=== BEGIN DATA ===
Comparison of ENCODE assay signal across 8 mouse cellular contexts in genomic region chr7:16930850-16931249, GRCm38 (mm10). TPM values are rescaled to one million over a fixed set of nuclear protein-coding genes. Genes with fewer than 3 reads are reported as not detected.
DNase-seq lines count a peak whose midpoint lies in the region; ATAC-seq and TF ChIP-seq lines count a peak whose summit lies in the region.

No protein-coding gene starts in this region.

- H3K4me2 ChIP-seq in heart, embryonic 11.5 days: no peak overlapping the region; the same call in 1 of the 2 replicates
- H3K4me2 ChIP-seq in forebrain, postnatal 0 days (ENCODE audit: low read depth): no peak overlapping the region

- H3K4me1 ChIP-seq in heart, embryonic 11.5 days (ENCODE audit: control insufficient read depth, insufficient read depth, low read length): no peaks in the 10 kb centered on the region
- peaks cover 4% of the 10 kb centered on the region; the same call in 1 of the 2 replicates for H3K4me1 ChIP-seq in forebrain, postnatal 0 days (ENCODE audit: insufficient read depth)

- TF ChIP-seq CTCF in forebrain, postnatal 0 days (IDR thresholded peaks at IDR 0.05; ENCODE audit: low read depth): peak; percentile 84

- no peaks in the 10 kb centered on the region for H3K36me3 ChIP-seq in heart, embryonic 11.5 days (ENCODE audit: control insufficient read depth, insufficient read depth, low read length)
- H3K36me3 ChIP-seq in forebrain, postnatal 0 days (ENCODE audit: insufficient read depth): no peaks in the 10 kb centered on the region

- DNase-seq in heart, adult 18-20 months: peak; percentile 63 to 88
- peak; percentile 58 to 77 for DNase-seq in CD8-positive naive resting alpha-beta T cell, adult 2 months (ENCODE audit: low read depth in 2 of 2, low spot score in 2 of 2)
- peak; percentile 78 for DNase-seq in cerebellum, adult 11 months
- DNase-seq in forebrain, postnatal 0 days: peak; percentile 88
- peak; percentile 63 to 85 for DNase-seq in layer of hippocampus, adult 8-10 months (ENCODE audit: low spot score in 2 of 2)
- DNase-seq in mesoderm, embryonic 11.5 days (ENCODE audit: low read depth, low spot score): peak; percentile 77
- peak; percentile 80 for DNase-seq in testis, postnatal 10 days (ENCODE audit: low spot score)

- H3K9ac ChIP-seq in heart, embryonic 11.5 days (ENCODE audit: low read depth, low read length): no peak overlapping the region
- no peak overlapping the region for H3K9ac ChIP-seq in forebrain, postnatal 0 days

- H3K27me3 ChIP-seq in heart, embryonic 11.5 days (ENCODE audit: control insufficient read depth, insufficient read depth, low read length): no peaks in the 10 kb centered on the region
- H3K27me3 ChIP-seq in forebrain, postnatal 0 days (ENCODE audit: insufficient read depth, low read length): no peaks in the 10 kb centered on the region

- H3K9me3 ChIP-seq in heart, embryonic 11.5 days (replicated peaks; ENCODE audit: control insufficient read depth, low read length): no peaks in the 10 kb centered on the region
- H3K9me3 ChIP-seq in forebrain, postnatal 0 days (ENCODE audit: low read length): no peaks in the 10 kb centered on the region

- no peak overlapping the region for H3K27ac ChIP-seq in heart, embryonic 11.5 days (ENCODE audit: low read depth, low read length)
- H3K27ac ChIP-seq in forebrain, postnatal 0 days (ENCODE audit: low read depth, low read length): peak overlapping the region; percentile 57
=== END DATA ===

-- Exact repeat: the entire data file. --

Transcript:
Comparison of ENCODE assay signal across 8 mouse cellular contexts in genomic region chr7:16930850-16931249, GRCm38 (mm10). TPM values are rescaled to one million over a fixed set of nuclear protein-coding genes. Genes with fewer than 3 reads are reported as not detected.
DNase-seq lines count a peak whose midpoint lies in the region; ATAC-seq and TF ChIP-seq lines count a peak whose summit lies in the region.

No protein-coding gene starts in this region.

- H3K4me2 ChIP-seq in heart, embryonic 11.5 days: no peak overlapping the region; the same call in 1 of the 2 replicates
- H3K4me2 ChIP-seq in forebrain, postnatal 0 days (ENCODE audit: low read depth): no peak overlapping the region

- H3K4me1 ChIP-seq in heart, embryonic 11.5 days (ENCODE audit: control insufficient read depth, insufficient read depth, low read length): no peaks in the 10 kb centered on the region
- peaks cover 4% of the 10 kb centered on the region; the same call in 1 of the 2 replicates for H3K4me1 ChIP-seq in forebrain, postnatal 0 days (ENCODE audit: insufficient read depth)

- TF ChIP-seq CTCF in forebrain, postnatal 0 days (IDR thresholded peaks at IDR 0.05; ENCODE audit: low read depth): peak; percentile 84

- no peaks in the 10 kb centered on the region for H3K36me3 ChIP-seq in heart, embryonic 11.5 days (ENCODE audit: control insufficient read depth, insufficient read depth, low read length)
- H3K36me3 ChIP-seq in forebrain, postnatal 0 days (ENCODE audit: insufficient read depth): no peaks in the 10 kb centered on the region

- DNase-seq in heart, adult 18-20 months: peak; percentile 63 to 88
- peak; percentile 58 to 77 for DNase-seq in CD8-positive naive resting alpha-beta T cell, adult 2 months (ENCODE audit: low read depth in 2 of 2, low spot score in 2 of 2)
- peak; percentile 78 for DNase-seq in cerebellum, adult 11 months
- DNase-seq in forebrain, postnatal 0 days: peak; percentile 88
- peak; percentile 63 to 85 for DNase-seq in layer of hippocampus, adult 8-10 months (ENCODE audit: low spot score in 2 of 2)
- DNase-seq in mesoderm, embryonic 11.5 days (ENCODE audit: low read depth, low spot score): peak; percentile 77
- peak; percentile 80 for DNase-seq in testis, postnatal 10 days (ENCODE audit: low spot score)

- H3K9ac ChIP-seq in heart, embryonic 11.5 days (ENCODE audit: low read depth, low read length): no peak overlapping the region
- no peak overlapping the region for H3K9ac ChIP-seq in forebrain, postnatal 0 days

- H3K27me3 ChIP-seq in heart, embryonic 11.5 days (ENCODE audit: control insufficient read depth, insufficient read depth, low read length): no peaks in the 10 kb centered on the region
- H3K27me3 ChIP-seq in forebrain, postnatal 0 days (ENCODE audit: insufficient read depth, low read length): no peaks in the 10 kb centered on the region

- H3K9me3 ChIP-seq in heart, embryonic 11.5 days (replicated peaks; ENCODE audit: control insufficient read depth, low read length): no peaks in the 10 kb centered on the region
- H3K9me3 ChIP-seq in forebrain, postnatal 0 days (ENCODE audit: low read length): no peaks in the 10 kb centered on the region

- no peak overlapping the region for H3K27ac ChIP-seq in heart, embryonic 11.5 days (ENCODE audit: low read depth, low read length)
- H3K27ac ChIP-seq in forebrain, postnatal 0 days (ENCODE audit: low read depth, low read length): peak overlapping the region; percentile 57